Through a Linkedin discussion I came across an interesting blog offering an advice of how to handle the situation where "words have different meanings in academic subjects than they have in everyday language." There is a couple of nice examples:
... reducing a fraction to lowest terms has no effect on its value (e.g., 6/8 = 3/4). And where we borrow a "1" when subtracting even though we're not going to return it.
I absolutely agree with the notion that changing the terminology is not a solution and
might create more confusion than it prevents, since students are sure to encounter the confusing language in various resources and other classes.
So rather than replace confusing words, be sure to proactively discuss with students how their meanings in your class are different from their meanings in other contexts.
One issue I think that is worth being emphasized is that potential confusion due to different meanings the words have is not restricted to mathematics. It is encountered in every field of human endeavors and even in everyday, common language - as such. Even the concept that ""words have different meanings in academic subjects than they have in everyday language" presupposes that words have definitive meaning in everyday language. Some words do but many don't. For example, the word "number" appears in practically unrelated contexts:
- The crowd was small in number.
- David Copperfield's number was the pinnacle of the show.
- The South had leaders, the North numbers.
- The suspects will do their usual number - protesting innocence - and then confess.
- Mosquitoes without number filled the yard.
Two books with similar titles have been published in 1996:
- Christa Brelin (Editor), Strength in Numbers : A Lesbian, Gay and Bisexual Resource, 1996
- Sherman K. Stein, Strength in Numbers : Discovering the Joy and Power of Mathematics in Everyday Life, 1996
In his Mathematician Reads a Newspaper, John Allen Paulos gives a superb demonstration of the inherent ambiguity built into the common language:
You write to ask me for my opinion of X, who has applied for a position in your department. I cannot recommend him too highly nor say enough good things about him. There is no other student of mine with whom I can adequately compare him. His thesis is the sort of work you don't expect to see nowadays and in it he has clearly demonstrated his complete capabilities. The amount of material he knows will surprise you. You will indeed be fortunate if you can get him to work for you.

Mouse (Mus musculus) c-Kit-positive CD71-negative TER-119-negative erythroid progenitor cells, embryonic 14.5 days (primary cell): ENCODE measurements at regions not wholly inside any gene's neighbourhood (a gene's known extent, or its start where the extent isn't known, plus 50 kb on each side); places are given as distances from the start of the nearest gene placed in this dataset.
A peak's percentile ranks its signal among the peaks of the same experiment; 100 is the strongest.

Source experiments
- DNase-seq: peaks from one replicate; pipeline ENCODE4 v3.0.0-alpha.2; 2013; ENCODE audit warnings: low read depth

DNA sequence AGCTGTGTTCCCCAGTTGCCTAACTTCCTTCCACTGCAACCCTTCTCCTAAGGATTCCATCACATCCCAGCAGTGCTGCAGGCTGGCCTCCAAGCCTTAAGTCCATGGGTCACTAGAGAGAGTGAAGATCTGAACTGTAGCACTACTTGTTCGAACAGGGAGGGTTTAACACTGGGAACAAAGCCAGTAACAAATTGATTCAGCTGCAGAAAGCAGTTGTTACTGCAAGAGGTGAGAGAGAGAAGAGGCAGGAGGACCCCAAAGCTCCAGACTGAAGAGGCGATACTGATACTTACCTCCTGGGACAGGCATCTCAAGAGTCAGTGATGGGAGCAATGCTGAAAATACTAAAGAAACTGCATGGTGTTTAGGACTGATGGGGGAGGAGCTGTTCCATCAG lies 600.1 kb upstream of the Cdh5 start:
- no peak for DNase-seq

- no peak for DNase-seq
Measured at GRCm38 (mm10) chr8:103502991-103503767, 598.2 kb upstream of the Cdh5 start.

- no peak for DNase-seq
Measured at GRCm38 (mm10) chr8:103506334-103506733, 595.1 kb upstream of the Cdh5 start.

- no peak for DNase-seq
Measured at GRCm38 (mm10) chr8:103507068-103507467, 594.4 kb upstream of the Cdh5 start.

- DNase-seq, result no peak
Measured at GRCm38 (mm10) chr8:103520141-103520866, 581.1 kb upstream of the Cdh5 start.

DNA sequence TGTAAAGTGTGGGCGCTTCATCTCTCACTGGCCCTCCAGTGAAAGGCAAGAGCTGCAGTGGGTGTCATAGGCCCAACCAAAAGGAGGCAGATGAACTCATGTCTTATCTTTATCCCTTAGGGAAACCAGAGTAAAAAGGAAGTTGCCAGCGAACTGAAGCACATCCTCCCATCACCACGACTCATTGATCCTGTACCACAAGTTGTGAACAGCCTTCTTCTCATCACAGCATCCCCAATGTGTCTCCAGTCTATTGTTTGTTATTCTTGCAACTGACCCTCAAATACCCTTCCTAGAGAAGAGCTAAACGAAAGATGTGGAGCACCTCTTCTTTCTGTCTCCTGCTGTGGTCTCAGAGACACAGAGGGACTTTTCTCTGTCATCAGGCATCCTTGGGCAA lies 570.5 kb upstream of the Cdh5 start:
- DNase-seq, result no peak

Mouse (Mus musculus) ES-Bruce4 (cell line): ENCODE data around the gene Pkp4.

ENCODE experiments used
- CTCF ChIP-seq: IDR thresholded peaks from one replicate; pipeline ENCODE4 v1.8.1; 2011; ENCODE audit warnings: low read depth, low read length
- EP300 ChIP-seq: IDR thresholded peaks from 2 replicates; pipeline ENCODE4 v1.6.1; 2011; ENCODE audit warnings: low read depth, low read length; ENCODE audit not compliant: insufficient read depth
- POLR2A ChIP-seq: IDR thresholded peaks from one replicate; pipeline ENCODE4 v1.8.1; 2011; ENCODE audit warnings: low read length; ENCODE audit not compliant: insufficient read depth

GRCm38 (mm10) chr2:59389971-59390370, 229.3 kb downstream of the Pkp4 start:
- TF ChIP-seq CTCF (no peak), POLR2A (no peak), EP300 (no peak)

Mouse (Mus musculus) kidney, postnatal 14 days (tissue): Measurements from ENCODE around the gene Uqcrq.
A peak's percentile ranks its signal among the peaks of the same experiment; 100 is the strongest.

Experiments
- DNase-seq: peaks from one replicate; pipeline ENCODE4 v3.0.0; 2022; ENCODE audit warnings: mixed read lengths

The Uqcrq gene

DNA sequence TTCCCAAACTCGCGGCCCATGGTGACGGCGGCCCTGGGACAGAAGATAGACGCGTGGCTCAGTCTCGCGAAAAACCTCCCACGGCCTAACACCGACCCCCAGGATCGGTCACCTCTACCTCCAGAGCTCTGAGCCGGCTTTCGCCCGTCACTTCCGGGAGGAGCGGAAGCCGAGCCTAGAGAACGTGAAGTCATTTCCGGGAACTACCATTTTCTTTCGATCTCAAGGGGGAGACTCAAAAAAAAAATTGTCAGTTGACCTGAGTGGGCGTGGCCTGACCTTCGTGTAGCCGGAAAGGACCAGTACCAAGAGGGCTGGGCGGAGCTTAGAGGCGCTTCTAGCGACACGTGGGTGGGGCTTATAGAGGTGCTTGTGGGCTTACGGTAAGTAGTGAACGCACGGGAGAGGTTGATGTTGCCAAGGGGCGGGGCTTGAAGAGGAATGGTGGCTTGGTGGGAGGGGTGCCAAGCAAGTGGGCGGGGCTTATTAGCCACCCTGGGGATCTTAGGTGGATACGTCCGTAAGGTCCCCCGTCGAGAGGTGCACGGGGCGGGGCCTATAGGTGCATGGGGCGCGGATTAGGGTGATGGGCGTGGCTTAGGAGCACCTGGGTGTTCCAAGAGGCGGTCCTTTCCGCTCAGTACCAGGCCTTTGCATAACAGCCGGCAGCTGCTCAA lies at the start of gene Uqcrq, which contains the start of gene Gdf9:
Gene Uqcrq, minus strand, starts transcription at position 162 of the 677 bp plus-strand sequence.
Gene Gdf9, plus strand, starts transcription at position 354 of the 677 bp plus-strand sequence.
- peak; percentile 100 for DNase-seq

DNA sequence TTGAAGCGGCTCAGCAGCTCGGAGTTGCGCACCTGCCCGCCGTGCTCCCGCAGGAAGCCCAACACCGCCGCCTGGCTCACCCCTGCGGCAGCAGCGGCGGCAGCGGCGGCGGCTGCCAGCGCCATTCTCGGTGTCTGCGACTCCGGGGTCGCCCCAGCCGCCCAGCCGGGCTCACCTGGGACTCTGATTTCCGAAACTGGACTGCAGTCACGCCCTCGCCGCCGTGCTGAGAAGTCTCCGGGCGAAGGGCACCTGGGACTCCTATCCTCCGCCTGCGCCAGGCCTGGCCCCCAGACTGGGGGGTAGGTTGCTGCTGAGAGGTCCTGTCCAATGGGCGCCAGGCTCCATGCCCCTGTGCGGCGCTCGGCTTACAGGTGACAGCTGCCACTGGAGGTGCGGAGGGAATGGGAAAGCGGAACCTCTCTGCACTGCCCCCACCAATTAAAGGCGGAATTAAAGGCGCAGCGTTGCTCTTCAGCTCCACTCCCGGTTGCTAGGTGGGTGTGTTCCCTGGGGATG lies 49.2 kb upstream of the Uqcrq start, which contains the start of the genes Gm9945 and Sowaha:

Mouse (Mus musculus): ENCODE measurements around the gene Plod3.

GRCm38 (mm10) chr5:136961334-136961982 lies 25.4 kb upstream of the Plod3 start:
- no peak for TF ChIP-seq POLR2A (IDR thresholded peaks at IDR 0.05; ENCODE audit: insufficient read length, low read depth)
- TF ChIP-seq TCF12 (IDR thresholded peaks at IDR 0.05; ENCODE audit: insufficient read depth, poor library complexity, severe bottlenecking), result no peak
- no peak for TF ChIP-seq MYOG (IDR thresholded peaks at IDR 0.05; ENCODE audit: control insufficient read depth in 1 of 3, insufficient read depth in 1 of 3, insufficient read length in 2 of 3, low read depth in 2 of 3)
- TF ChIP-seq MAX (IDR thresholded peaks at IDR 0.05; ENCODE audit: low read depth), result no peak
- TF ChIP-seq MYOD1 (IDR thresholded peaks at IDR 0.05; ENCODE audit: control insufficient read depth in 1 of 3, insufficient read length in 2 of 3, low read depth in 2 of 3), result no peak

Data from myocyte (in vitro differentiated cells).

Not that long ago, English speaking people in the US and elsewhere were treated to a question of the meaning of word IS. Naturally, in mathematics the meaning of that word is rather dependent on the context.
As a follow-up to the advice to "be sure to proactively discuss with students how their meanings in your class are different from their meanings in other contexts," I would suggest that a general introduction into equivocal nature of spoken languages might sharpen students appreciation of an exceptional accuracy of the language used in mathematics. The fact that communication in mathematics employs many words borrowed from the everyday language does not affect that fact, even though those words in mathematical discourse may have meanings different from the common ones - whatever that may mean.
As every other language, mathematical language has to be learned in order to be used effectively.
- J. A. Paulos, A Mathematician Reads The Newspaper, Anchor Books, 1995